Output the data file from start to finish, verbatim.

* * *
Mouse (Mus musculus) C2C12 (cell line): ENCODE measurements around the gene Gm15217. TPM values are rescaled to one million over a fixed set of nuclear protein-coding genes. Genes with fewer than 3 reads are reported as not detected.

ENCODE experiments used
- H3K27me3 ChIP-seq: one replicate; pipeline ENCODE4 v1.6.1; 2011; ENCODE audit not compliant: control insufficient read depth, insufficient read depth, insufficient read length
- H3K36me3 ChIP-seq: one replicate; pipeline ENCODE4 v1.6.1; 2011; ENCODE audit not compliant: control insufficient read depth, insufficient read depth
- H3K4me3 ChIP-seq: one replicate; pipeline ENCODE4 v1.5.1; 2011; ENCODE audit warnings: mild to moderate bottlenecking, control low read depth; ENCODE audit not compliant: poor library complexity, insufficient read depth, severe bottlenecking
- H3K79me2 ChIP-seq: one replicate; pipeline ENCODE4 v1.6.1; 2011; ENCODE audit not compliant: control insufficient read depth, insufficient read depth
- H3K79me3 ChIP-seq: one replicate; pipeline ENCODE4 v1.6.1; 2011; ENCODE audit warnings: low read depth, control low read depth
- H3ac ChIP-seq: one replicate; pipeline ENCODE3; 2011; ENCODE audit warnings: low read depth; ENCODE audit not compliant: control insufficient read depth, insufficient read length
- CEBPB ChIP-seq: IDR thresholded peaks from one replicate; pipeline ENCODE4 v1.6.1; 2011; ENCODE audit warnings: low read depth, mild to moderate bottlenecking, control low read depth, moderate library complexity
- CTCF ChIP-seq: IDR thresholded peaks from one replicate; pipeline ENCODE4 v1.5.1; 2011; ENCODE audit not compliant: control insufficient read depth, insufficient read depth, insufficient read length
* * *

Mouse (Mus musculus) C2C12 (cell line): ENCODE measurements around the gene Gm15217. TPM values are rescaled to one million over a fixed set of nuclear protein-coding genes. Genes with fewer than 3 reads are reported as not detected.

ENCODE experiments used
- H3K27me3 ChIP-seq: one replicate; pipeline ENCODE4 v1.6.1; 2011; ENCODE audit not compliant: control insufficient read depth, insufficient read depth, insufficient read length
- H3K36me3 ChIP-seq: one replicate; pipeline ENCODE4 v1.6.1; 2011; ENCODE audit not compliant: control insufficient read depth, insufficient read depth
- H3K4me3 ChIP-seq: one replicate; pipeline ENCODE4 v1.5.1; 2011; ENCODE audit warnings: mild to moderate bottlenecking, control low read depth; ENCODE audit not compliant: poor library complexity, insufficient read depth, severe bottlenecking
- H3K79me2 ChIP-seq: one replicate; pipeline ENCODE4 v1.6.1; 2011; ENCODE audit not compliant: control insufficient read depth, insufficient read depth
- H3K79me3 ChIP-seq: one replicate; pipeline ENCODE4 v1.6.1; 2011; ENCODE audit warnings: low read depth, control low read depth
- H3ac ChIP-seq: one replicate; pipeline ENCODE3; 2011; ENCODE audit warnings: low read depth; ENCODE audit not compliant: control insufficient read depth, insufficient read length
- CEBPB ChIP-seq: IDR thresholded peaks from one replicate; pipeline ENCODE4 v1.6.1; 2011; ENCODE audit warnings: low read depth, mild to moderate bottlenecking, control low read depth, moderate library complexity
- CTCF ChIP-seq: IDR thresholded peaks from one replicate; pipeline ENCODE4 v1.5.1; 2011; ENCODE audit not compliant: control insufficient read depth, insufficient read depth, insufficient read length